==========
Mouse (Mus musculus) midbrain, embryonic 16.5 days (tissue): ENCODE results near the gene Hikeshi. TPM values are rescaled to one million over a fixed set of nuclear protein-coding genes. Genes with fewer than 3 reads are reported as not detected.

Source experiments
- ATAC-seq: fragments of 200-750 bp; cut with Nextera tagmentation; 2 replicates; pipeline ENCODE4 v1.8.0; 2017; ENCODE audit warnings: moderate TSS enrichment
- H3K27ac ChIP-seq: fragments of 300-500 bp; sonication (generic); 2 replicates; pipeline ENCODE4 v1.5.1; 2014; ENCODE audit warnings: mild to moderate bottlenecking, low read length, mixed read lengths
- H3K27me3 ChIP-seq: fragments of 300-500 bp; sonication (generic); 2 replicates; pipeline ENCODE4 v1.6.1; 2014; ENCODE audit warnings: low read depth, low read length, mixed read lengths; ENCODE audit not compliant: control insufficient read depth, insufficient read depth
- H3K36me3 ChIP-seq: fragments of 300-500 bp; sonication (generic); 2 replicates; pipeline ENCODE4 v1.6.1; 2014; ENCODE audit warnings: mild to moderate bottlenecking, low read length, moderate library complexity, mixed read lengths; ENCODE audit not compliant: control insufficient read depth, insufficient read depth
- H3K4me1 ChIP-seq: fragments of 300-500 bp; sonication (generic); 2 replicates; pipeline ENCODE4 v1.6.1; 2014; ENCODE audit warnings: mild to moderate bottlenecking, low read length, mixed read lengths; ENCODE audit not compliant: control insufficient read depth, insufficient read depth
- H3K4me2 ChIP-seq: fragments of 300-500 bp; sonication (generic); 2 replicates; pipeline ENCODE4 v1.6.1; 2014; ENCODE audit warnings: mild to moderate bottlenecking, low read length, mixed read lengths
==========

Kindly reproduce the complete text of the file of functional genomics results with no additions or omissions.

Mouse (Mus musculus) midbrain, embryonic 16.5 days (tissue): ENCODE results near the gene Hikeshi. TPM values are rescaled to one million over a fixed set of nuclear protein-coding genes. Genes with fewer than 3 reads are reported as not detected.

Source experiments
- ATAC-seq: fragments of 200-750 bp; cut with Nextera tagmentation; 2 replicates; pipeline ENCODE4 v1.8.0; 2017; ENCODE audit warnings: moderate TSS enrichment
- H3K27ac ChIP-seq: fragments of 300-500 bp; sonication (generic); 2 replicates; pipeline ENCODE4 v1.5.1; 2014; ENCODE audit warnings: mild to moderate bottlenecking, low read length, mixed read lengths
- H3K27me3 ChIP-seq: fragments of 300-500 bp; sonication (generic); 2 replicates; pipeline ENCODE4 v1.6.1; 2014; ENCODE audit warnings: low read depth, low read length, mixed read lengths; ENCODE audit not compliant: control insufficient read depth, insufficient read depth
- H3K36me3 ChIP-seq: fragments of 300-500 bp; sonication (generic); 2 replicates; pipeline ENCODE4 v1.6.1; 2014; ENCODE audit warnings: mild to moderate bottlenecking, low read length, moderate library complexity, mixed read lengths; ENCODE audit not compliant: control insufficient read depth, insufficient read depth
- H3K4me1 ChIP-seq: fragments of 300-500 bp; sonication (generic); 2 replicates; pipeline ENCODE4 v1.6.1; 2014; ENCODE audit warnings: mild to moderate bottlenecking, low read length, mixed read lengths; ENCODE audit not compliant: control insufficient read depth, insufficient read depth
- H3K4me2 ChIP-seq: fragments of 300-500 bp; sonication (generic); 2 replicates; pipeline ENCODE4 v1.6.1; 2014; ENCODE audit warnings: mild to moderate bottlenecking, low read length, mixed read lengths